Having A Healthy Nutrition As A Woman
Today’s world is nothing if not fast-changing, and as a result, many people do not have the luxury of a healthy nutrition and lifestyle. For women, this situation is even more accentuated, as society is adding its own set of pressures when it comes to how women need to look and what they are allowed to eat. Nevertheless, maintaining a healthy lifestyle and nutrition can improve one’s general well being, and when it comes to women, in particular, it can reduce PMS, increase fertility, ease symptoms of menopause, make pregnancy and nursing much easier, and can keep their bones healthy and strong over a long period of time.
When children, boys, and girls have more or less the same diet and nutrition. At this stage, children’s development is mainly focused on the development of the brain and the body as a whole. But when puberty kicks in, things change. This is the period when both boys and girls go through physical and hormonal changes that may require more or less of certain nutrients. This also means that their respective diets need to meet these changes in development.
Girls during Childhood and Early Teens
At this stage during a woman’s life, her nutrition and diet should be comprised of a lot of fruits, vegetables, dairy products, whole grains, and lean sources of protein. Two particular nutrients need to be given the most attention
Iron – Iron is important for maintaining healthy blood cells. For girls, keeping track of their intake of iron becomes more relevant after they begin to menstruate. During every period, women also lose small amounts of iron. This is why women tend to be, on average, more anemic than men. In fact, 10% of Women from the United States have an iron deficiency, while 5% have iron deficiency anemia. Symptoms of this lack of iron can present themselves in the form of fatigue, weakened immunity, and overall impaired efficiency at work or school.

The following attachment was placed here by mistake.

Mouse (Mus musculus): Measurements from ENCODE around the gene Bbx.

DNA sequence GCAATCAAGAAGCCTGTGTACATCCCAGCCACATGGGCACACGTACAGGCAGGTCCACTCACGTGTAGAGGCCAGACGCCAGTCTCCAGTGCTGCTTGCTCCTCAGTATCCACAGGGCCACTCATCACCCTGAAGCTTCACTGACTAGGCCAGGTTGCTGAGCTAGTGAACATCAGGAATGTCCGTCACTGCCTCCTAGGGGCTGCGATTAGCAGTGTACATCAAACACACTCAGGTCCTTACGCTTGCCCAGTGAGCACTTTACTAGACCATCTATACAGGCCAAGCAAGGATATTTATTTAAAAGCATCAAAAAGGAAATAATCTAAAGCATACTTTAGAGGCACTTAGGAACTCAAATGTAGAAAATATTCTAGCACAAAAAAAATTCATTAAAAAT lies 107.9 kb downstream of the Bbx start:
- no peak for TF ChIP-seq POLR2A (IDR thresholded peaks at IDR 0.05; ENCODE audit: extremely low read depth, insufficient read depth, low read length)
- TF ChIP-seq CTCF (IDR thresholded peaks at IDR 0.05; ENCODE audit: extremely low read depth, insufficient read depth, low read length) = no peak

When it comes to girls before puberty, their iron intake should be around 8mg per day. After their first period, however, this iron intake should be raised to around 15mg. Some good sources of iron are foods such as spinach, beef, turkey, chicken, lentils, tuna, and beans, among others.
Calcium – Bones need calcium to grow and maintain themselves. As a result, this element is required throughout anyone’s entire life. But during adolescence and early adulthood, calcium is increasingly important. Good sources of calcium come from dairy products such as milk, yogurt, and cheese. These foods have the added bonus of also containing Vitamin D, which better facilitates the absorption of calcium into the body. Various vegetables such as kale, Chinese cabbage, and broccoli are also good sources of calcium.
Women during their Childbearing Years
Besides iron and calcium, women during their childbearing years also need to take these elements into account, especially if they are, or will become pregnant.
B12 – Vitamin B12 is essential for a healthy central nervous system. Women who are vegan and vegetarian may have a slight deficiency of this vitamin as it is predominantly found in meats, and to a lesser extent in dairy.
Folic Acid – Just like vitamin B12, folic acid aids the nervous system by preventing neural tube degradation such as spina bifida and anencephaly. Many processed foods are fortified with folic acid, but most women get their daily dose from leafy greens – which are a great source. Nevertheless, some doctors recommend folic acid supplements for women undergoing pregnancy.